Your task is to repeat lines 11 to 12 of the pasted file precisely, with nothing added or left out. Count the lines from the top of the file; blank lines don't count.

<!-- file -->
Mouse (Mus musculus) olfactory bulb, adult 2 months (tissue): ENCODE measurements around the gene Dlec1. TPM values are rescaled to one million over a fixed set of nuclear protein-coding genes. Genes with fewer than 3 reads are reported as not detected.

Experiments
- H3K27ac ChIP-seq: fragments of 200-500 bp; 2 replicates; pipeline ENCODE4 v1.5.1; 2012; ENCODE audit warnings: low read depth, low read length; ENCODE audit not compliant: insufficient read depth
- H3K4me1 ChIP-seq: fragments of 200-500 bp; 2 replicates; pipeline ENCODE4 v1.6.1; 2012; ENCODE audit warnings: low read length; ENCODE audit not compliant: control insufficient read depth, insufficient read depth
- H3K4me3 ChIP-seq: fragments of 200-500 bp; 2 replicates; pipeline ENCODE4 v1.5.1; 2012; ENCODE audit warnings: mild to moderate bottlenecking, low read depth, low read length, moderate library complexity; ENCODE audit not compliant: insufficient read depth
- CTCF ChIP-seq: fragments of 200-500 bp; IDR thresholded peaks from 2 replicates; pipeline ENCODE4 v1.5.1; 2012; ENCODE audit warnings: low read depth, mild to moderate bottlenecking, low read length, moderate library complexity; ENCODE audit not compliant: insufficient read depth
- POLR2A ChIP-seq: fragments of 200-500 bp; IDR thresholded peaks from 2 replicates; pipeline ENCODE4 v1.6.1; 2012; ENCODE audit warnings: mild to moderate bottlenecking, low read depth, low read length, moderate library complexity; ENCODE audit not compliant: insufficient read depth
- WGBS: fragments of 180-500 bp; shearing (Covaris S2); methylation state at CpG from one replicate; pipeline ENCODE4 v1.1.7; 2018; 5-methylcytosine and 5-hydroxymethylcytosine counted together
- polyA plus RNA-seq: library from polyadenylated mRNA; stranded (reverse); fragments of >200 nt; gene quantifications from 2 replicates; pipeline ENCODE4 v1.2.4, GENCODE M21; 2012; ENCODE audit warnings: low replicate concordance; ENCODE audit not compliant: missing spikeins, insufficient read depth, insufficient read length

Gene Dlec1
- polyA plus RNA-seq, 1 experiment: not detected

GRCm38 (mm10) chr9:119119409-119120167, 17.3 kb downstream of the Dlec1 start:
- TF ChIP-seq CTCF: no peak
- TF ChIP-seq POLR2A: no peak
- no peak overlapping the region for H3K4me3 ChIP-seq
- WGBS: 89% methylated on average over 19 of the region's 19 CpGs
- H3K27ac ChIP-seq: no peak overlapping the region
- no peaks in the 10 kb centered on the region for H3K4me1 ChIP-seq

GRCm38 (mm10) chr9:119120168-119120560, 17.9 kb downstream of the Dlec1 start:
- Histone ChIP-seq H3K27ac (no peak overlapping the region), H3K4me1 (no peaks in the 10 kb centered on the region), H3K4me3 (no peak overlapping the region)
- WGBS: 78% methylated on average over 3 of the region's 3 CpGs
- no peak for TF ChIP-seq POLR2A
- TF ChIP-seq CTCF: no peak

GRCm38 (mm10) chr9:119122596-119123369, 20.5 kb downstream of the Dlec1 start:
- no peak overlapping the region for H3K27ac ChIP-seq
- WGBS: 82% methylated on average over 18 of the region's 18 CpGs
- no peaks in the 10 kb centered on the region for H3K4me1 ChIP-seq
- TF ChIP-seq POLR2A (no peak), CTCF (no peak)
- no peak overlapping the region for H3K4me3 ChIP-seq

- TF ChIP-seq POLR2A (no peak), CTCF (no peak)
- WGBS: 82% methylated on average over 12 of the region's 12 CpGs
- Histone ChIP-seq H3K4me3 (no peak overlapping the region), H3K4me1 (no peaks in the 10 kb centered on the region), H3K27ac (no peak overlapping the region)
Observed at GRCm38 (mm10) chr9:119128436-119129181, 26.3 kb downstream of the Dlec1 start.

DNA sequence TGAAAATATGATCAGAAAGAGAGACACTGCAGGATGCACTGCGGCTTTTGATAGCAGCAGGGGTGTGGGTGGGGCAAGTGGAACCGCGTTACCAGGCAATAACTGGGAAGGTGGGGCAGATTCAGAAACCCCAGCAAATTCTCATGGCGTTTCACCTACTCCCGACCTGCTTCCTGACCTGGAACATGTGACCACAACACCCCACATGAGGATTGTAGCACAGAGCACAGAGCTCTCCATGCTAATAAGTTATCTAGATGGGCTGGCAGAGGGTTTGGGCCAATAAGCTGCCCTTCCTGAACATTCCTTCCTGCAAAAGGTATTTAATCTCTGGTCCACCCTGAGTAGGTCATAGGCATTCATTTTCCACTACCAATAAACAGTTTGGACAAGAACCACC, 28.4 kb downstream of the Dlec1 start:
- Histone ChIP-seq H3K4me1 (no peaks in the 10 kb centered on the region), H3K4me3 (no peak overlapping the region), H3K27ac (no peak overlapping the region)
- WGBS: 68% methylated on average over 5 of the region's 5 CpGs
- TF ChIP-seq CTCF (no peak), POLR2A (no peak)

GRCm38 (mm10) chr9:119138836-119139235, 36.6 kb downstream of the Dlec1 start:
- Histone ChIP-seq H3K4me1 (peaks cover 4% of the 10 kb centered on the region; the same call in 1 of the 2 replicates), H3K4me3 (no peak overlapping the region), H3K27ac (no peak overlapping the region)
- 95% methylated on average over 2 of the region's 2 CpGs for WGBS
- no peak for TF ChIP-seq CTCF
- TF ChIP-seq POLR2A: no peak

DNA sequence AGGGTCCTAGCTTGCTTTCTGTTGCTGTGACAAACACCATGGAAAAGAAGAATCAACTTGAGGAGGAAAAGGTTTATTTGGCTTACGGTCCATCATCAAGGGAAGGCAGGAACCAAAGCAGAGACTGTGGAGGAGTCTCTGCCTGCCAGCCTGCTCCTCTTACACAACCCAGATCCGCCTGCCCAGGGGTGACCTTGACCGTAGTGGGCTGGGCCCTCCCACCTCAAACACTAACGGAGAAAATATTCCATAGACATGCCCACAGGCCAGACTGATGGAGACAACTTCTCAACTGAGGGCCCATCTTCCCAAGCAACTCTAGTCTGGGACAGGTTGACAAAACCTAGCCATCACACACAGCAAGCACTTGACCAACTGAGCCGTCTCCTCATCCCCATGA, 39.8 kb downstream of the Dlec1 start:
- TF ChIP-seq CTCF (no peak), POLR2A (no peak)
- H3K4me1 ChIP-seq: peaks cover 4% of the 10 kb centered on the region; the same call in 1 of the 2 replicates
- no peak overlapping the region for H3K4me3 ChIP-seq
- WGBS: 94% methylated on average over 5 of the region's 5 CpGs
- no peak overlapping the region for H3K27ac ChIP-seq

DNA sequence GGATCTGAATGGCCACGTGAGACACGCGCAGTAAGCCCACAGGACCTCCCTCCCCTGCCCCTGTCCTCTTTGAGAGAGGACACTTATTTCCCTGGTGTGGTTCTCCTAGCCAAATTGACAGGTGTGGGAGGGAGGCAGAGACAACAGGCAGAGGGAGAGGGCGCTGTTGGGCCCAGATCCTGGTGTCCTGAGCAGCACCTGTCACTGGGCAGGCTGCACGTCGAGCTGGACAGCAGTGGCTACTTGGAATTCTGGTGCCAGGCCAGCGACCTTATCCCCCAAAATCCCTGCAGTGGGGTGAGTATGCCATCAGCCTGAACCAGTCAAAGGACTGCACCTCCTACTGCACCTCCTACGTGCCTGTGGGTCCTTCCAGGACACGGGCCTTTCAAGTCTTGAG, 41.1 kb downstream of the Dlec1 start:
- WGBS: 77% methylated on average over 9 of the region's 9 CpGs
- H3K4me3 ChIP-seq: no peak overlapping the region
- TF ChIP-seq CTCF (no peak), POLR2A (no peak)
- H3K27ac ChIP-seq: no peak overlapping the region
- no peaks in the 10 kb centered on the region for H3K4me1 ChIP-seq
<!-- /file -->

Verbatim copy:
- polyA plus RNA-seq, 1 experiment: not detected

GRCm38 (mm10) chr9:119119409-119120167, 17.3 kb downstream of the Dlec1 start: